Since this entry is part of a Sleuthathon I feel obliged to mention that Abbott and Costello Meet the Killer, Boris Karloff is not recommended fare for anyone who is a serious sleuth wanna-be.  In fact, the sleuthing as it is practiced in this movie takes a back seat to the laughs, which are numerous and clear despite the overall confusion that ensues.  While the real police are trying to get to the bottom of the murders, we are distracted by the goings on with Freddie.  The more Casey and Freddie work toward clearing Freddie’s name, the more confusing it all gets.  But, Meet the Killer is an effective whodunnit (one could argue) in that the identity of the real murderer is not known until the end of the movie, surfacing in a familiar sleuth-y movie scene where all the suspects are put into one room while the detectives walk through the details of the case until the murderer is forced to show his hand.

“Someone in this room knows a lot more than he or she is admitting, and I intend to find out who it is.”

Who’s the culprit?  The murderer!

That doesn’t mean, however, that Meet the Killer is of no value to students of sleuths or purveyors of sleuthing practices.  It has great value as a cautionary tale.  It’s a great example of what not to do as amateur sleuths and if you’re so inclined, what to hope for if you want to commit murder – detectives who are easily distracted by Abbott and Costello.  Finally, the film offers words of wisdom key to all interested in pursuing a sleuthing career…

“The culprit and the murderer are the same!”

Abbott and Costello Meet the Killer, Boris Karloff cast:

  • Bud Abbott as Casey Edwards
  • Lou Costello as Freddie Phillips
  • Lenore Aubert as Angela Gordon
  • Gar Moore as Jeff Wilson
  • Donna Martell as Betty Crandall
  • Alan Mowbray as Melton
  • James Flavin as Inspector Wellman
  • Roland Winters as T. Hanley Brooks
  • Nicholas Joy as Amos Strickland
  • Mikel Conrad as Sgt. Stone
  • Morgan Farley as Gregory Milford
  • Victoria Horne as Mrs. Hargreave
  • Percy Helton as Abernathy
  • Claire Du Brey as Mrs. Grimsby
  • Boris Karloff as Swami Talpur

Be sure to visit the grand Movies, Silently where host, Fritzi has gathered an impressive array of sleuths – from professional private eyes to amateur, interested parties.  You name it and this Sleuthathon is sure to feature it.  In fact, I think I’m going to ask Fritzi to lend me a sleuth to help me decipher the plot of Meet the Killer.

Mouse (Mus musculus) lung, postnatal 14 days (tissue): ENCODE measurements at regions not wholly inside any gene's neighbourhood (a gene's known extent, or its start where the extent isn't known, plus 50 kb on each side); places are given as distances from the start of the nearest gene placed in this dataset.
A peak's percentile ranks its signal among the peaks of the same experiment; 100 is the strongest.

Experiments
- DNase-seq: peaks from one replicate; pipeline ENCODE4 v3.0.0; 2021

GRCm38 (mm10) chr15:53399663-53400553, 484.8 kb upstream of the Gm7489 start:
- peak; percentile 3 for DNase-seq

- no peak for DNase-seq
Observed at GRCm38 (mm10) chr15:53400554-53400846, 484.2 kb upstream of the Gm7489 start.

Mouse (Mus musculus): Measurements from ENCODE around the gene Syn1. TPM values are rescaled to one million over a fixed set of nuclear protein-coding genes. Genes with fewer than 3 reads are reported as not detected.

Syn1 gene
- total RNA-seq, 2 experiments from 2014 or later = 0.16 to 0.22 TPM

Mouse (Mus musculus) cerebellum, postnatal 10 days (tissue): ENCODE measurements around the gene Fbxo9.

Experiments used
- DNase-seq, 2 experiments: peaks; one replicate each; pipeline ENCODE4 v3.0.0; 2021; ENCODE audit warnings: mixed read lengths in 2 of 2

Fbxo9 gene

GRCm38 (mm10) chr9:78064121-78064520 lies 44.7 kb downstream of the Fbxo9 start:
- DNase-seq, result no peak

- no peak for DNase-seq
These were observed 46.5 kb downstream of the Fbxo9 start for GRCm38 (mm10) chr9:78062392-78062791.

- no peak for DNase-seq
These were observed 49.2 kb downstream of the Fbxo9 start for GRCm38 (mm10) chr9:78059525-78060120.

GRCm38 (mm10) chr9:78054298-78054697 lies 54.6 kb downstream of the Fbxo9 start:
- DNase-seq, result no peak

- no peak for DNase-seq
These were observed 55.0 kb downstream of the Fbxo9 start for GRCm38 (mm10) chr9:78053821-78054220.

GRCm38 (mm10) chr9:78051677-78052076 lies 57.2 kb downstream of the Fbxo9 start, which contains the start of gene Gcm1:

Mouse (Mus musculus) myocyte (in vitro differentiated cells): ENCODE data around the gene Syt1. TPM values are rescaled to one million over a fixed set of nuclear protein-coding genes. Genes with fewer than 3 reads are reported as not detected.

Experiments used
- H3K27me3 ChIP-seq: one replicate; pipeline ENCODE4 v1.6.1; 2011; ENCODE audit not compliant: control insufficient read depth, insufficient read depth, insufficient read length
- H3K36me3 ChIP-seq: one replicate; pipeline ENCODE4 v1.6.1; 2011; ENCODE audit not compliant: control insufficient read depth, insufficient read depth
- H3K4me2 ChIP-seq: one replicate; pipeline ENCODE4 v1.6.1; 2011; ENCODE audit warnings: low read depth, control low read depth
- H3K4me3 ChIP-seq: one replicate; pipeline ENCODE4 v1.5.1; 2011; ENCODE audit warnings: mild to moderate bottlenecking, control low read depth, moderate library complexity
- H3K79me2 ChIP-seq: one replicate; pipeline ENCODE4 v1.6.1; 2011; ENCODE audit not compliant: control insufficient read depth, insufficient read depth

If you’re an Abbott and Costello fan, be sure to “like” their official Facebook page, Who’s on First? Abbott and Costello and sign up to receive the Abbott and Costello free, monthly e-newsletter.  To request the e-newsletter simply send an email to: –  Both are curated by Chris Costello, Lou’s daughter.

16 thoughts

  1. “The culprit and the murderer are the same!” Got it! I am now ready to go forth and sleuth.

    Bud and Lou can be a lot of fun. Not all of their movies work 100% of the time, but it’s those moments worth waiting for that makes them welcome. Hey, they got Boris, they got me. Grand place to take us on the sleuthathon.

  2. This film is very funny. I loved the scene in the steam bath and also the mechanisms installed in the bedroom to hit the killer in the end. A laugh-out-loud movie, for sure!
    Don’t forget to read my contribution to the blogathon! 🙂

  3. What a fun review! I will try not to let the sloppy habits of our heroes damage my sleuthing skills 😉
    A shame Mr. Karloff was not allowed to be the killer. I do so adore him as a monster.

  4. I am a big fan of Bud & Lou, so anytime they are on screen I can’t help but giggle. even when it’s not their best, they still manage to win me over – as did your fun post! I’m not sure I’d like to go sleuthing with them, but I sure like watching them!

  5. Almost “steamed to death”? This I have to see. I love the thought of these comic pros still being able to surprise one another. As a fan of films in which the comedy trumps the mystery, I’ll have to give this one a try. Thanks! Leah

  6. I’m ashamed to admit I haven’t seen this one yet, although I’m a big Karloff fan. I really enjoyed Abbott and Costello Meet Frankenstein, but I suppose I’ll have to dial down my expectations a notch. Nice review!

  7. This looks fantastic! (Can’t believe I’ve never seen it.) What’s not to love about A&C?

    On a totally unrelated note, I have always wanted to try one of those steam boxes like Costello is shown in, above.

  8. I have always loved A&C. Every single time, they crack me up. Costello was a genius in physical comedy & timing. But Abbott was no slouch either- it’s not as easy as it looks to play a really good ‘straight guy.’ But this pairing with Karloff is a blast because it appeals to my love of the ole Universal monster flicks too! It’s been a long time since I’ve seen this one so I’d love to see it again. Great piece, Aurora!

  9. Reblogged this on the last drive in and commented:
    Aurora has put together two very treasured items, the comedic genius of Abbott & Costello and the guy I wish was my grandfather Boris Karloff – Always witty, and entertaining as can be- read Once Upon A Screen’s take on Abbott and Costello Meet the Killer, Boris Karloff-Cheers Aurora

  10. ‘He’s not one to follow the letter of the law nor care about ethics’: funny, this line could be applied to quite a lot of the characters that have emerged out of the Sleuthathon, but none deal with the genre in such a witty style as Abbott and Costelllo. I love that you mentioned about the ad-libbing – this is something I had suspected but was never sure about. In my opinion, the word ‘caper’ might have been invented just to Meet The Killer.
    Thanks for a great post Aurora!

  11. Of course, let’s not forget their original medium (Outside the Burlesque stage, “naturally!”) of Radio! CHEERS!

  12. Spoiler alert: the killer is mr melton the hotel manager portrayed by alan mowbray. He was stealing from mr Crandall the hotel owner and Amos Strickland was investigating and he was killed by melton.